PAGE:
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Analysts at ABN AMRO suggest that a recession is on the horizon for Turkey, but the depth of the recession depends on the measures taken and spill-over to other emerging markets is expected to be limited.

Key Quotes

The lira down 41% year-to-date

USD/TRY rose above 7.2 last Friday, at its peak. Rising tensions between the US and Turkey added fuel to the fire, while measures to halt the fall were seen as insufficient.   Since then the lira has recovered somewhat, helped by the announcement this morning that FX swaps will be limited to 25% of banks’ equity (previously 50%). This will limit the ability of locals to do FX swaps. USD/TRY is now back to the low 6’s at the time of writing. The fall in the lira will result in a significant rise in the already high inflation rate (15.9% in July) in the coming months, and a sharp fall in purchasing power.”

“Difficult to find alternative financing

The measures taken by the government and central bank so far are not sufficient to turn the tide. President Erdogan seems uninclined to allow the central bank to raise interest rates, and even less so to ask the IMF for support.”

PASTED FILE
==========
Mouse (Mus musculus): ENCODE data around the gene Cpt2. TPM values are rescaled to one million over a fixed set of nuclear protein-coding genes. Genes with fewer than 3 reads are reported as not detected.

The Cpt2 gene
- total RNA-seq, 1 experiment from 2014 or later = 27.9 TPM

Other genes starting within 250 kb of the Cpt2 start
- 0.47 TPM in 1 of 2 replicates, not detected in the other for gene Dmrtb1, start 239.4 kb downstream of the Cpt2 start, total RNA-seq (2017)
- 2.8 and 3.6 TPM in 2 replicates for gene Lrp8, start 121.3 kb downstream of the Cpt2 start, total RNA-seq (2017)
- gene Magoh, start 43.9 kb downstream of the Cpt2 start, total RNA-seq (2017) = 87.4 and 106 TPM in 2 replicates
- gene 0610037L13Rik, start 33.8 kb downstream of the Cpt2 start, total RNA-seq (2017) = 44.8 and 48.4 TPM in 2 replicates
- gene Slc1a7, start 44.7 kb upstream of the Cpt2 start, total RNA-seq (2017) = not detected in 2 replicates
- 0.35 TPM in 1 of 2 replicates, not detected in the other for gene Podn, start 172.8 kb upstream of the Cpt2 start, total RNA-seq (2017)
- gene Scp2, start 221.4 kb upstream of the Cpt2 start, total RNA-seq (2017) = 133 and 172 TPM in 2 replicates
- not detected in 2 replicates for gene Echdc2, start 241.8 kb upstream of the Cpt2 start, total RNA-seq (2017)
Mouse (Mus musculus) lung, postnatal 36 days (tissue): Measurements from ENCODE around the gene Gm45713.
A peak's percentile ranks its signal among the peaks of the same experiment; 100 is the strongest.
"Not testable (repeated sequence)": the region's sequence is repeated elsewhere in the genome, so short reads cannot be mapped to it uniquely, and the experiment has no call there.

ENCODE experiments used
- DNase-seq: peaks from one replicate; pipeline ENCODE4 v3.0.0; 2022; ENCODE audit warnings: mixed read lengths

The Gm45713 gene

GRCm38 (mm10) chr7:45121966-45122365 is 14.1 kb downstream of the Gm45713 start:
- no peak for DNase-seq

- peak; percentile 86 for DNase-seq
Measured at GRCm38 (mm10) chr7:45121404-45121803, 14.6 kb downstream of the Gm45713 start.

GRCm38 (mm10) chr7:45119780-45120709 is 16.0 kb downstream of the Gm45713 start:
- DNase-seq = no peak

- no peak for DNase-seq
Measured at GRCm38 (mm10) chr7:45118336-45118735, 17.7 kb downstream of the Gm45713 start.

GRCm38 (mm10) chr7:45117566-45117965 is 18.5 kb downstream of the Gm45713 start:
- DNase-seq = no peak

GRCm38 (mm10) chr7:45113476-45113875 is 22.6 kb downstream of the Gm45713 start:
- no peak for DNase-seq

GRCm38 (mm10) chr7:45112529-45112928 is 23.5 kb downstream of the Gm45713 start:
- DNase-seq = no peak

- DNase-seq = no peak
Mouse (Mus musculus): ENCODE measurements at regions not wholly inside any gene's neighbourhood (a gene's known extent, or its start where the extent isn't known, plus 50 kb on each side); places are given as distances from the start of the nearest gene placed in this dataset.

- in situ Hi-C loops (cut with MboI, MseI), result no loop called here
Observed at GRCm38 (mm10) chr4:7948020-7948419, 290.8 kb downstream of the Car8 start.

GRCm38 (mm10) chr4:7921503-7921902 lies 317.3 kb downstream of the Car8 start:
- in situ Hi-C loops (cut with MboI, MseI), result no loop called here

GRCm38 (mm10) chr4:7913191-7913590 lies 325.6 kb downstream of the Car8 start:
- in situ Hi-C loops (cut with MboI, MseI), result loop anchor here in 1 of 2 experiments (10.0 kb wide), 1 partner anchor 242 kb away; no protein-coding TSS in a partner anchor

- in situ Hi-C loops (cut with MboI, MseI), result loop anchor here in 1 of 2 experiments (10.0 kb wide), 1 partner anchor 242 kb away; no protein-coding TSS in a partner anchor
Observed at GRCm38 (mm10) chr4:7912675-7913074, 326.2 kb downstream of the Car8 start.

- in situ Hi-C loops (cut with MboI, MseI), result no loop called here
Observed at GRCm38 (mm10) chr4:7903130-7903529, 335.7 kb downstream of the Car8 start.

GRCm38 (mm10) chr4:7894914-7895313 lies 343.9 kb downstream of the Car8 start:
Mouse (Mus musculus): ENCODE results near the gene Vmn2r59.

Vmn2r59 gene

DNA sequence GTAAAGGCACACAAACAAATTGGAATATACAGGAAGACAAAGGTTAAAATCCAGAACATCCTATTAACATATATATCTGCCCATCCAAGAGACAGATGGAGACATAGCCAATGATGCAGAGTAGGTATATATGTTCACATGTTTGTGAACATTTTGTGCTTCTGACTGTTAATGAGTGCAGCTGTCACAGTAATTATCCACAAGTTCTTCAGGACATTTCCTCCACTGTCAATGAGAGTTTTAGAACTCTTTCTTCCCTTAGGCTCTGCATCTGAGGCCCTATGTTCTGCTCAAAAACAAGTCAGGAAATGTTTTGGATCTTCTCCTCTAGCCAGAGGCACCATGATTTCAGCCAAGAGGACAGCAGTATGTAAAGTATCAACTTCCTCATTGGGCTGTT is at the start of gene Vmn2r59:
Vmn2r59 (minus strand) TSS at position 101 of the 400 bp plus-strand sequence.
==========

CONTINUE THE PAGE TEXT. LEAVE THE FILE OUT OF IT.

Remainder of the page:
“With or without interest rate hike, a recession seems unavoidable

According to a recent publication of the IIF, funding of the external financing needs (estimated at around USD 200 bn, or around 25% of GDP) is still available. The rollover rate of external debt stood at some 110% in Q2, but the cost of funding is rising. In order to avoid an acute balance of payments problem, substantially higher interest rates and for example an agreement with the IMF are probably inevitable. This would probably trigger a recovery of the lira towards 5.5 versus the US dollar. Higher interest rates, however, would lead to a sharp slowdown in lending and most likely a contraction of the economy next year.”

“Spillover to other Emerging markets will be limited

At the start of the week, several other emerging markets, such as for example South Africa, Indonesia, Russia, Argentina and Brazil saw their currency weaken. Furthermore country spreads rose, while stock markets across the world were also hit.”

“Still, there are plenty other risks remaining for emerging markets

In our base scenario, global conditions remain supportive for EMs, financial conditions accommodative, and contagion from an unfolding crisis in Turkey limited. There are, however, several factors which could cloud this picture. An escalation of trade tensions is for example an important risk, as is a sharp slowdown in China and a further sharp weakening of the Chinese yuan. Either would hurt trade and create downward pressure on commodity prices (particularly metals) and emerging market currencies, as well as weighing on the growth of many advanced and emerging economies. Monetary tightening in the US and a stronger US dollar are risks as well. This could hurt investor appetite in broader financial markets, and would affect capital flows to all emerging markets negatively.”